Central African Republic report cites ‘ecological disaster’ in calling for closure of 4 Chinese gold mines
- A commission discovered a rising death rate in fishing villages as well as shrinking access to clean drinking water
- Commission also turned up suspicions of accounting irregularities during its investigation
Four Chinese-run gold mines should be closed in the Central African Republic because of pollution threatening public health, a parliamentary panel said in a report published on Saturday.
“Ecological disaster,” “polluted river,” “public health threatened,” were some of the phrases used in the report.
“Gold mining by the Chinese firms at Bozoum is not profitable for the state and harmful to the population and the environment,” the commission found after its investigation into mining in the northern town.
“The nature of the ecological disaster discovered on-site justifies the immediate, unconditional halt to these activities,” the report found.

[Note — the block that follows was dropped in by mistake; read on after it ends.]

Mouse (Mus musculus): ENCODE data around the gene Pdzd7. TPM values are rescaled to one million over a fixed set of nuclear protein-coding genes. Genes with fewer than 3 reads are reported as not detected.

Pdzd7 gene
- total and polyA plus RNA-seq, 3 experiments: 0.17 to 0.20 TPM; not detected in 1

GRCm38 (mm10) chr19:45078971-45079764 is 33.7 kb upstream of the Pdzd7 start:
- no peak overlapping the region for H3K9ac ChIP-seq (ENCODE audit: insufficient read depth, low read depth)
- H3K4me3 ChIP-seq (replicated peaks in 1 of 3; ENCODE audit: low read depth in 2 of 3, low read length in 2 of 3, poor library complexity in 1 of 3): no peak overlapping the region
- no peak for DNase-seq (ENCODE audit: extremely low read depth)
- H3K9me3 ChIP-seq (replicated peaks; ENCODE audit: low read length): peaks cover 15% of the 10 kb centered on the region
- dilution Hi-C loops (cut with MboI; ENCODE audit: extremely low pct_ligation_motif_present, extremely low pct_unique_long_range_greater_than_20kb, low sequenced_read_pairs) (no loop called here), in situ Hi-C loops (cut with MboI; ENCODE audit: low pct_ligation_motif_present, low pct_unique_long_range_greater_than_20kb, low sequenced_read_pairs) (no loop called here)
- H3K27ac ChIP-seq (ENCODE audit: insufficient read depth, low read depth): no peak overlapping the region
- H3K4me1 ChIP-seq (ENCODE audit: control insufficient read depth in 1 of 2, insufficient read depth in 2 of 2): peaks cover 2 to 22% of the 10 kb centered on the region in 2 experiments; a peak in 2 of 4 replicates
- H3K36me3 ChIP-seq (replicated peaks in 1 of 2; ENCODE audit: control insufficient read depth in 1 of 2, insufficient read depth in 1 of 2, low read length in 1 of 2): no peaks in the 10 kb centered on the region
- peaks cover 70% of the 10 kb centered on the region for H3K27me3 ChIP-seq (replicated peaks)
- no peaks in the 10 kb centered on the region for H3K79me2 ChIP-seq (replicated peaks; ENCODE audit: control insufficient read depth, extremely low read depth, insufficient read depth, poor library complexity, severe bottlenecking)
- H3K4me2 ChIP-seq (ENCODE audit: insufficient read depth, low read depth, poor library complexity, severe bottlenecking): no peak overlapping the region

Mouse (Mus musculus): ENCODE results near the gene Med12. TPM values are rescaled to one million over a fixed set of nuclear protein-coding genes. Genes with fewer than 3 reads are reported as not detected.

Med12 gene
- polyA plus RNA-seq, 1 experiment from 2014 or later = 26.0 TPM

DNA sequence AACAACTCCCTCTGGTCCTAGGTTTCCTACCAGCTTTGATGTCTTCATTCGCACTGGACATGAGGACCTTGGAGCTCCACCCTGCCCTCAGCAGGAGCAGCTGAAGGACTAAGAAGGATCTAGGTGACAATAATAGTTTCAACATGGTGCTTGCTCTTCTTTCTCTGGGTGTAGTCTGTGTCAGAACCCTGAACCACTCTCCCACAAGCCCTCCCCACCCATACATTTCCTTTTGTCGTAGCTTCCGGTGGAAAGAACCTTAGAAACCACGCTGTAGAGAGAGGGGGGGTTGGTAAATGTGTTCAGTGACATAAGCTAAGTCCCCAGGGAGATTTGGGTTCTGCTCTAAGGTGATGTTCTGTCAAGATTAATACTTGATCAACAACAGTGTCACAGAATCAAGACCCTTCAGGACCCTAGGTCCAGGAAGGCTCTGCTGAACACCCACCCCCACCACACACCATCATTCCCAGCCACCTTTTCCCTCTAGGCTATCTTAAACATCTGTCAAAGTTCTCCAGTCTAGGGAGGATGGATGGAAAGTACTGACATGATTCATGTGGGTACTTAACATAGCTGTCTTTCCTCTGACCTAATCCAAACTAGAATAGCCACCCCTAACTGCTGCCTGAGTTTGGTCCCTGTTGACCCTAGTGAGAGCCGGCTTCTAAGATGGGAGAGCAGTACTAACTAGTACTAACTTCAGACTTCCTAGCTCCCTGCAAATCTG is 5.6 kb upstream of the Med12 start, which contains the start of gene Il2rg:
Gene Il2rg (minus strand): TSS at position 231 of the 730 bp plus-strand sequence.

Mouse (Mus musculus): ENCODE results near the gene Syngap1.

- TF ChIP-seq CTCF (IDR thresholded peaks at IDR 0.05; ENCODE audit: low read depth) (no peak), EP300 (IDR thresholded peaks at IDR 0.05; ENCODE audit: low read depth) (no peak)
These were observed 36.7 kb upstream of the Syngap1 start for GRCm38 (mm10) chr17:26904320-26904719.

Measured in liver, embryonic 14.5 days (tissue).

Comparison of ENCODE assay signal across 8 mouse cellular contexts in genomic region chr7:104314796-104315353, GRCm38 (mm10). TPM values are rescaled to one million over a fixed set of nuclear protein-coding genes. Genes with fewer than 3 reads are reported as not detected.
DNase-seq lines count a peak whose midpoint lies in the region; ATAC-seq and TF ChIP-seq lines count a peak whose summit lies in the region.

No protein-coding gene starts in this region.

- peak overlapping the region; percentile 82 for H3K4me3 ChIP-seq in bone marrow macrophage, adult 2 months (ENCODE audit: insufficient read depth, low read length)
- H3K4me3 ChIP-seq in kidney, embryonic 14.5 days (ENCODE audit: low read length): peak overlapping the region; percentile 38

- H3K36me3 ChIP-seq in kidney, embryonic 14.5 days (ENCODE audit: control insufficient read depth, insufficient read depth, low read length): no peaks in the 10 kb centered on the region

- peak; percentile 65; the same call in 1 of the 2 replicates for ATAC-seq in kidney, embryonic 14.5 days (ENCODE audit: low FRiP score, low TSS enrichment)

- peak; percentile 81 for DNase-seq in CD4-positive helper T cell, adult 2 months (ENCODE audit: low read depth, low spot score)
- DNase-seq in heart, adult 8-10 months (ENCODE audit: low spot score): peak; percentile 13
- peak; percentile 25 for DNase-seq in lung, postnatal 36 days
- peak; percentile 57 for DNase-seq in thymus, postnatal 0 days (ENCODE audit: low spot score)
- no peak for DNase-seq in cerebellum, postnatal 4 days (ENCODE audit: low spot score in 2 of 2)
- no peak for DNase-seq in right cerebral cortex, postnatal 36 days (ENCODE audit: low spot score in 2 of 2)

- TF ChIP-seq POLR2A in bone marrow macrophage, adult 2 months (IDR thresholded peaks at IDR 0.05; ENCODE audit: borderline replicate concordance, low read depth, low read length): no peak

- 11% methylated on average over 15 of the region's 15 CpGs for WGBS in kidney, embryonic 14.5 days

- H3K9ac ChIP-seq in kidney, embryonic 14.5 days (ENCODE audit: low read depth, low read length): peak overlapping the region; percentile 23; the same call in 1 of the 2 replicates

A local missionary, Father Aurelio Gazzera, has published a video showing the state of the river and named the four firms concerned as Tian Xian, Tian Run, Meng and Mao.
Members of the commission spent four days in Bozoum a month ago in response to “multiple complaints from the population.”
There, they found a badly polluted River Ouham, sheared of several aquatic species following the excavation of its riverbed.
They discovered that a rising death rate in fishing villages as well as shrinking access to clean drinking water.
The commission also turned up suspicions of accounting irregularities during its investigation.
“Average production is between 400 grams (1lb) to 1 kilo per site per month. This situation seems unacceptable with regard to daily production costs,” the report says.
The investigators also voiced fears that the country’s “resources are being squandered with the complicity of certain ministry of mines officials.”
The CAR is rich in natural resources but rived by conflict which has forced around one in four of its 4.5 million population to flee their homes.
Under those circumstances, exploitation of the country’s natural resources is difficult to monitor effectively given that the state only has partial control of its own territory.